For individuals living in high tax states such as California, New York, or Connecticut; states with no income tax may seem like a mythical beast. Could such a wonderful land actually exist? They do, and there are plenty of them. However, before you decide to pick up and move to one of these bastions of economic freedom, there are a few things to consider.
States With No Income Tax
There are currently seven US states where there is no state income tax: Alaska, Florida, Nevada, South Dakota, Texas, Washington and Wyoming. Residents of New Hampshire and Tennessee also have no income tax although they do pay taxes on dividends and investments.
At first glance, states with no income tax would seem to be a great place to live. However, when we look more closely, the economic gains might not be all they’re cracked up to be.
They Get You In Other Ways
It isn’t as though states with no income tax just don’t spend any money. In fact, according to the Tax Policy Center, Alaska spends the most money on a per capita basis. Per capita, Alaska spends nearly $20,000 per citizen; almost twice that of California.
Where does this money come from? Mostly taxes. Just not state income taxes. Tennessee, for example, has the highest sales tax in the country at 7% compared to New York State’s 4%. Tennessee’s tax on beer is also the highest in the country.
In New Hampshire, property taxes are through the roof. Washington State is home to some of the highest gas taxes in the country and there are attempts to raise it even further. Texas, Florida, and other states likewise rely on higher than average sales tax. Texas also has higher property taxes.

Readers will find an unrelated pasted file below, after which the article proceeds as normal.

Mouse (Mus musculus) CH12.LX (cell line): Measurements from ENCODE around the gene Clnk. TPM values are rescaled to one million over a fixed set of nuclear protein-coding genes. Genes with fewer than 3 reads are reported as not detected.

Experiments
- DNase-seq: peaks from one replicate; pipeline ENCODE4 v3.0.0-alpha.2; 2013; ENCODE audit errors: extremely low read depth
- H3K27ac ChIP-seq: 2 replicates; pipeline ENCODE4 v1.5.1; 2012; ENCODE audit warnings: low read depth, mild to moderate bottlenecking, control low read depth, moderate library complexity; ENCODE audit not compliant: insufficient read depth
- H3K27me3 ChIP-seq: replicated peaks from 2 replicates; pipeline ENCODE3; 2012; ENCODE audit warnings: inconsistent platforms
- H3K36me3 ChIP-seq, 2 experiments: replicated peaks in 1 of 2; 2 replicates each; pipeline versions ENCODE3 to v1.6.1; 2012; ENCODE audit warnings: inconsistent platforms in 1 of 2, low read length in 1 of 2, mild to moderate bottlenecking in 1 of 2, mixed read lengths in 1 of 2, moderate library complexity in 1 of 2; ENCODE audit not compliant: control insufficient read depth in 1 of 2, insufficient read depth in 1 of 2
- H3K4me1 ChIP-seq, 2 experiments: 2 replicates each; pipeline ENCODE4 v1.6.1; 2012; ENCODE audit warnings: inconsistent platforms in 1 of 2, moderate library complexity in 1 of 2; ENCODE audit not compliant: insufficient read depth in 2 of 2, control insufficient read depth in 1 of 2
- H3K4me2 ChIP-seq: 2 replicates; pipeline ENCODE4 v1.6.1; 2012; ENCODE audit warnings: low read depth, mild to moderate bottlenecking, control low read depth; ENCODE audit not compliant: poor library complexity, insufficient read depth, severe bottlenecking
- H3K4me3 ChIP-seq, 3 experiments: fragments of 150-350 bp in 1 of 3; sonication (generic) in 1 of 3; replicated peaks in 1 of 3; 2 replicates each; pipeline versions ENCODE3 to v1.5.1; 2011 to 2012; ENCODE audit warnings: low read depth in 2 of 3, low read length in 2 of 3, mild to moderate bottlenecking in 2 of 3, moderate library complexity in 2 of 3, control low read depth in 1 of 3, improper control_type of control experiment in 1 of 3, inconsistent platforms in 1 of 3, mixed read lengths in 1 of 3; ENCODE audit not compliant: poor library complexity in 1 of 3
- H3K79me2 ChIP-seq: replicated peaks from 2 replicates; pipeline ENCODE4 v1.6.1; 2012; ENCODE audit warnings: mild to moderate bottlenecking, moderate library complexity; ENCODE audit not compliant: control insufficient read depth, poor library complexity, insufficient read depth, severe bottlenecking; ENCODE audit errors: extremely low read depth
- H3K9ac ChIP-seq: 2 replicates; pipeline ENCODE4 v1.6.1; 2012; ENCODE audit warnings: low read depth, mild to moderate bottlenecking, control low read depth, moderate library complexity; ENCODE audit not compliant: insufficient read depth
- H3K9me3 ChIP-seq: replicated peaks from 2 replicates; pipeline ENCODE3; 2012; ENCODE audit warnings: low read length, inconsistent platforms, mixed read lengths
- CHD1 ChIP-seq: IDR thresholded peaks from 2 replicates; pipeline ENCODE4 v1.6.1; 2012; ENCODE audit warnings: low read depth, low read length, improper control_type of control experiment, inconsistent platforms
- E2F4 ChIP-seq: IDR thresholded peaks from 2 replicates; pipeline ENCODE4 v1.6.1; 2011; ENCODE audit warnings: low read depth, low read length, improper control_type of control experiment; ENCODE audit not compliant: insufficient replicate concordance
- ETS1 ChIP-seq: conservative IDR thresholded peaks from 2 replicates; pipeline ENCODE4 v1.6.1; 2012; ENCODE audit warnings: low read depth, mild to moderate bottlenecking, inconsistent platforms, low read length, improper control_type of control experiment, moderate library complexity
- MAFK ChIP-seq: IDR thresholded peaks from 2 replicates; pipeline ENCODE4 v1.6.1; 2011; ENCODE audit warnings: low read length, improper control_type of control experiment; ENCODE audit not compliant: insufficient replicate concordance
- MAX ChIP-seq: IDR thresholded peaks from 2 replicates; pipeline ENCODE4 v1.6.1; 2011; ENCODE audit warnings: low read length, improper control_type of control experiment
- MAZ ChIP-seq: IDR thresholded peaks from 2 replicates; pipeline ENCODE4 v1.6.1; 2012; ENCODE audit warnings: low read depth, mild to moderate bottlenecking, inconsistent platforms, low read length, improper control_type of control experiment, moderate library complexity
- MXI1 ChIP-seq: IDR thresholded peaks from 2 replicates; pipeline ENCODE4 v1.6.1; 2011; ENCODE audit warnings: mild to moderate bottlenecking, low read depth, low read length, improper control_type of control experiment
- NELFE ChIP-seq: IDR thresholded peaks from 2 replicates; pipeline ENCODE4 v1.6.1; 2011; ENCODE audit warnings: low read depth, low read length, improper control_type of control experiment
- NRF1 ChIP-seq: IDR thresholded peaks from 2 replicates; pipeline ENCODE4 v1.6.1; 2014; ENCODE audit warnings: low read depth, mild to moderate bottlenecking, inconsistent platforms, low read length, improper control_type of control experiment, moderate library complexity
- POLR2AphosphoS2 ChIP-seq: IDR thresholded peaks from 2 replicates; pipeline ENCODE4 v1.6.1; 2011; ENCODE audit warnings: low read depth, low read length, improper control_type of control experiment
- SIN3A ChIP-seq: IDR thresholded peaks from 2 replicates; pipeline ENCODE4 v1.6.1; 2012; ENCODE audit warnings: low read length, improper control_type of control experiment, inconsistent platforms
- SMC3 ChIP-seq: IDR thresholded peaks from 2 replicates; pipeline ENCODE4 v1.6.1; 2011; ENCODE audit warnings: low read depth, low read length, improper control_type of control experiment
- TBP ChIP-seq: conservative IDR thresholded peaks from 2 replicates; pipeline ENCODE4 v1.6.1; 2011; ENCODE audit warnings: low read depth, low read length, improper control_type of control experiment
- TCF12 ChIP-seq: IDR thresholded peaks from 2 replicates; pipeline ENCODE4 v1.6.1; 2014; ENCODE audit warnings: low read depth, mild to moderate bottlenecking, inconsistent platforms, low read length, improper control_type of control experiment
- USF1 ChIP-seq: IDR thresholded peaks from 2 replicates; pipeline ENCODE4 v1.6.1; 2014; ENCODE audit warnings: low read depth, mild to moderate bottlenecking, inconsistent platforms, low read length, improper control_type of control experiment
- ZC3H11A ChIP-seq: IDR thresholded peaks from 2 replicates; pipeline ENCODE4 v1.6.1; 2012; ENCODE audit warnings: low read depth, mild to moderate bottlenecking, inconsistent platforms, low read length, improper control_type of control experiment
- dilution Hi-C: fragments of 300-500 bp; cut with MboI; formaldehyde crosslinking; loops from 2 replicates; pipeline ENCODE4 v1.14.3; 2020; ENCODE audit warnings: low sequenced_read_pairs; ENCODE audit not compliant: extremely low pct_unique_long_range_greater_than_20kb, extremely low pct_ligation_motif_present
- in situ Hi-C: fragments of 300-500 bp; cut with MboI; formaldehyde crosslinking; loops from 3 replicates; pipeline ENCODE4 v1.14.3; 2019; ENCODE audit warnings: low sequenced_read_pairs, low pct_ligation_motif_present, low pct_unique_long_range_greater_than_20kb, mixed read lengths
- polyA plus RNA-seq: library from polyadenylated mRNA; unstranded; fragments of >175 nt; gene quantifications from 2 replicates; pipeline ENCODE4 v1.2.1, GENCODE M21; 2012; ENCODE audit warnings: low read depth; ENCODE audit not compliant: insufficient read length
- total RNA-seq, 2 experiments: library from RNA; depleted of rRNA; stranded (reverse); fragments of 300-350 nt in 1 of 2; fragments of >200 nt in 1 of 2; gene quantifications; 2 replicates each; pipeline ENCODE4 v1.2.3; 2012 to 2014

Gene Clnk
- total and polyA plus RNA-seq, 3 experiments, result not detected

Does It Even Out?
It depends what you mean by “even out.” There are no significant differences in job growth among states with no income tax compared to states that do. Texas is an outlier in that regard, and has led the way in terms of job creation in recent years. However, there is no significant difference between the remaining no income tax states.
One effect that income tax does have an apparent effect on is that they benefit poorer residents. Sales tax treats everyone equally regardless of the income level of the earner. A resident who earns $1 million will pay the same tax on a loaf of bred as a resident who earns $20,000.
On the other hand, income tax varies. That $1 million earner is paying a higher amount of their earnings in state income tax than the $20,000 earner even though the loaf of bread costs the same. These taxes often go to benefit programs for lower income residents.
As a result, states that do have income tax do not need to institute higher sales, property, or gasoline taxes. These everyday and often unavoidable expenses tend to disproportionately impact lower income residents.
Should I Move?
Of course, the effect is relative. States with no income tax have always been a haven for high-income earners. This is why you often hear about athletes establishing residence in Florida regardless of the team they play for.
That $1 million earner would likely rather pay 1 or 2% more in tax for a loaf of bread than a 13.9% state income tax in California. That’s $139,000 in state taxes. That’s a lot of bread.
The best way to know if moving to a state with no income tax is to know what to expect before you go! That’s where City vs City can help. Our app calculates the true cost of living in your city and compares it with another city of your choosing.
We examine after-tax income, housing costs, transportation, and more. And yes, we account for all major state and local taxes; or lack thereof. Sorry, we can’t calculate the cost of a loaf of bread, but we CAN tell you if moving to a state with no income tax is the right move for you.